Yes, FCVs have a way to go. And yes, there are significant barriers to entry. However, there are also a number of benefits to FCVs, not the least of which is the reduction in CO2 emissions. More importantly, if Toyota markets its FCV for around $50,000, it could prove to be a significant catalyst for FCV adoption. Yes, it's more expensive than many internal combustion engine vehicles, but it's nowhere near the price of Tesla Motors' Model S. And if FCVs do take off, early investors in this market stand to make significant gains. Consequently, if you're looking to invest in FCVs, I'd take a look at the three aforementioned companies betting on hydrogen.

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Read/Post Comments (5) | Recommend This Article (6)

Comments from our Foolish Readers

Help us keep this a respectfully Foolish area! This is a place for our readers to discuss, debate, and learn more about the Foolish investing topic you read about above. Help us keep it clean and safe. If you believe a comment is abusive or otherwise violates our Fool's Rules, please report it via the Report this Comment Report this Comment icon found on every comment.

  • Report this Comment On December 29, 2013, at 12:12 PM, altha2008 wrote:

    $50,000 price drops by 1/4 when you drive it off the lot. no thanks.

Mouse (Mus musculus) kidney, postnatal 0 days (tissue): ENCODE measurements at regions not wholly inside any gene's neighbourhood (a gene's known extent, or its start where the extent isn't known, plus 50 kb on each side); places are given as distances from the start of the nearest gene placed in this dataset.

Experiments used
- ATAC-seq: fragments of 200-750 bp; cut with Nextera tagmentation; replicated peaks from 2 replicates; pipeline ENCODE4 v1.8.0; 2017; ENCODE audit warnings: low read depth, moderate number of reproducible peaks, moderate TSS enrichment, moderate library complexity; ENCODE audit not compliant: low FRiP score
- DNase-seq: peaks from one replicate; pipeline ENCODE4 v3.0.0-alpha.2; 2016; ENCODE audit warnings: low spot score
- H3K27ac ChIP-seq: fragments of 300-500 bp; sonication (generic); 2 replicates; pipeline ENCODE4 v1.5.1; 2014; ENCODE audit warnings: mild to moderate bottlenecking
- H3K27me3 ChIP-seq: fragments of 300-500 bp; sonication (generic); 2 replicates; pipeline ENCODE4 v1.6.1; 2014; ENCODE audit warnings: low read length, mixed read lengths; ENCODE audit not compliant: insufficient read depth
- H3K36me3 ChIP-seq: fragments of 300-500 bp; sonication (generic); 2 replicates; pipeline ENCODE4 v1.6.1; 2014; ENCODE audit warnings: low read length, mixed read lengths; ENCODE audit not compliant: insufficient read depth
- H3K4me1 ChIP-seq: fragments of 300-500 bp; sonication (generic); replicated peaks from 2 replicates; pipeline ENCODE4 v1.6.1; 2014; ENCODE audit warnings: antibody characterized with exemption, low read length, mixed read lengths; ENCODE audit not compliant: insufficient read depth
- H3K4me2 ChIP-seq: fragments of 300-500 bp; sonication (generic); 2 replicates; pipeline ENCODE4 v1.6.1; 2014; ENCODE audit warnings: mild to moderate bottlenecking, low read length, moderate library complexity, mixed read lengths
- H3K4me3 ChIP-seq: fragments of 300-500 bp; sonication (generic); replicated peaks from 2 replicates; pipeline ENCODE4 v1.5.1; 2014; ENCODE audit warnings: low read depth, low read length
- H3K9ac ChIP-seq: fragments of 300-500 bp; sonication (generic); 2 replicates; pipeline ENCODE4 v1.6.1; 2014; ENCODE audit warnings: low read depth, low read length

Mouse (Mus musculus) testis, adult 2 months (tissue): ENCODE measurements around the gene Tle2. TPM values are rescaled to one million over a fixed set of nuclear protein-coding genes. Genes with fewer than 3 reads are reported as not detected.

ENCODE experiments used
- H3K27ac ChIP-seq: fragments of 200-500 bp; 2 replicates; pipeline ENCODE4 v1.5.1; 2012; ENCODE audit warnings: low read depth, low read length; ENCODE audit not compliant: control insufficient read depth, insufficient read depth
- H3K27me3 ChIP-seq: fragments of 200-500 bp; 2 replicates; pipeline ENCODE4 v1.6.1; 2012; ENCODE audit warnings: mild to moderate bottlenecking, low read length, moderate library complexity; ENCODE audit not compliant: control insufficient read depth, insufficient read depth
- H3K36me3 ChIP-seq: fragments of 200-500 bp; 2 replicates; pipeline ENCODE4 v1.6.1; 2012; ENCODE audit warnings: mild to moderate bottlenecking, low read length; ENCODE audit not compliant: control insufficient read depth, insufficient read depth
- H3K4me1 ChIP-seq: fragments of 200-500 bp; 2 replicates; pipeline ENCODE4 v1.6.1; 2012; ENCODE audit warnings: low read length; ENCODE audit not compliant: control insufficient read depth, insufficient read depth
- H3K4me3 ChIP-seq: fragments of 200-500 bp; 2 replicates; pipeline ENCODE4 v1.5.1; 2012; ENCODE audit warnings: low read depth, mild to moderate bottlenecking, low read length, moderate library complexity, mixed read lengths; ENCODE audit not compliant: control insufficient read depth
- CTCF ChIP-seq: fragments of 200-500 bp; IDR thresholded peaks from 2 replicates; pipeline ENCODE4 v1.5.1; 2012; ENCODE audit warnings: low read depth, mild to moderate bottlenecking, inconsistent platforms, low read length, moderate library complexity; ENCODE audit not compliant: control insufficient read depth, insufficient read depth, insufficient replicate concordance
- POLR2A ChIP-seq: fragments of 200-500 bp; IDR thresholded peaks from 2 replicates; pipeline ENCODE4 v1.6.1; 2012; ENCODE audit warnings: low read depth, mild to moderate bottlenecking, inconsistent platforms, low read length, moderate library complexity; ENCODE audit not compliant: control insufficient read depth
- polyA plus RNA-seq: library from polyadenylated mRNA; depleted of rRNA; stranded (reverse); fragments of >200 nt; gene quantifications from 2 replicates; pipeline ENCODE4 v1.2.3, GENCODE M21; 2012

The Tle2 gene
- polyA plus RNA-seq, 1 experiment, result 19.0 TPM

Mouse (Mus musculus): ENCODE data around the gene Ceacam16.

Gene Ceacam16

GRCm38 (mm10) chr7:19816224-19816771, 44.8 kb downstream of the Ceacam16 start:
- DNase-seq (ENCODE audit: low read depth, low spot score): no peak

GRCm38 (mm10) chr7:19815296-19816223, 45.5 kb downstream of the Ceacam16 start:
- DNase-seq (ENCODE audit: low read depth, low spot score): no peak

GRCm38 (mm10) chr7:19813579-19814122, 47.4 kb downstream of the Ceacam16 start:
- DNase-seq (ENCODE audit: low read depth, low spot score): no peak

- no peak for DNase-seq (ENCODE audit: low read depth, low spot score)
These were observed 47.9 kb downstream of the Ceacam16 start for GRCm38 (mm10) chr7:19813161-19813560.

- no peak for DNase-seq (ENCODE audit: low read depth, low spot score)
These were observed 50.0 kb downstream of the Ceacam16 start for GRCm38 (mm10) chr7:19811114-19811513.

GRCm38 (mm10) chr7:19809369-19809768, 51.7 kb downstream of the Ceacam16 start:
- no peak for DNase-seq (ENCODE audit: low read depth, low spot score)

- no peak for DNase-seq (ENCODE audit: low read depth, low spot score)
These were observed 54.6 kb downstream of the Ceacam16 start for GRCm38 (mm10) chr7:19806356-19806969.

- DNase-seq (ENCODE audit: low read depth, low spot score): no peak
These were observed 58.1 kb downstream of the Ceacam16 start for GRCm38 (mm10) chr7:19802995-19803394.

• Report this Comment On December 29, 2013, at 3:05 PM, FREEHIKER wrote:

    Where do they get the hydrogen, and what is the cost of it? Breaking down water uses more energy than you get. If extracted from fuel, you have left over components as pollution.

  • Report this Comment On December 29, 2013, at 6:02 PM, DRayZ wrote:

    The fly in the ointment is the amount of electricity, from the existing power grid, that is needed to produce hydrogen. Yes, I know some will point to solar energy as the solution to the problem but, to have the number of refueling stations necessary to support a viable fleet of FC vehicles would require ACRES of solar panels. Until that becomes feasible, the electricity will come from mostly coal-fired power plants. Zero emission at the vehicle but carbon dioxide and mountains of fly ash at the power plants.

  • Report this Comment On December 29, 2013, at 11:09 PM, CrazyDocAl wrote:

    These cars will be sold in southern California. They will get a nice subsidy from the government as well as California making them attractive to some people. What will happen is natural gas companies will line up to sell hydrogen.

  • Report this Comment On December 30, 2013, at 6:35 PM, deeageaux wrote:

    Toyota "May" get the cost of the fuel cell down to $50k not the car itself.

    The latest is the FCV itself will cost $99k.

    More than an $81k 85 kw Model S.

    It will have a cramped 4 passenger interior.

    Model S 5 full size adults plus 2 children with optional rear facing jumper seats in the back.

    FCV 0-60 around 9 sec

    $81k Tesla 5.4 sec.

    Cost of a Supercharger station $250-$300k.

    Cost of a hydrogen station $1M

    Cost of fuel to travel 50 miles?

    Tesla $2

    Toyota FCV $12

    Because refining hydrogen is so energy intensive.

    And refining hydrogen produces more CO2 than producing the equivalent electricity.

    Toyota FCV range using Japanese government cycle 310 miles. EPA cycle 250 miles. Less than 85kw Tesla.

    The only real advantage to FCV is refueling time but not refueling convenience.

    Because you can refuel your Model S overnight at home. And just as Toyota is working on the shortcomings of the FCV Tesla is working to reducing the recharge times.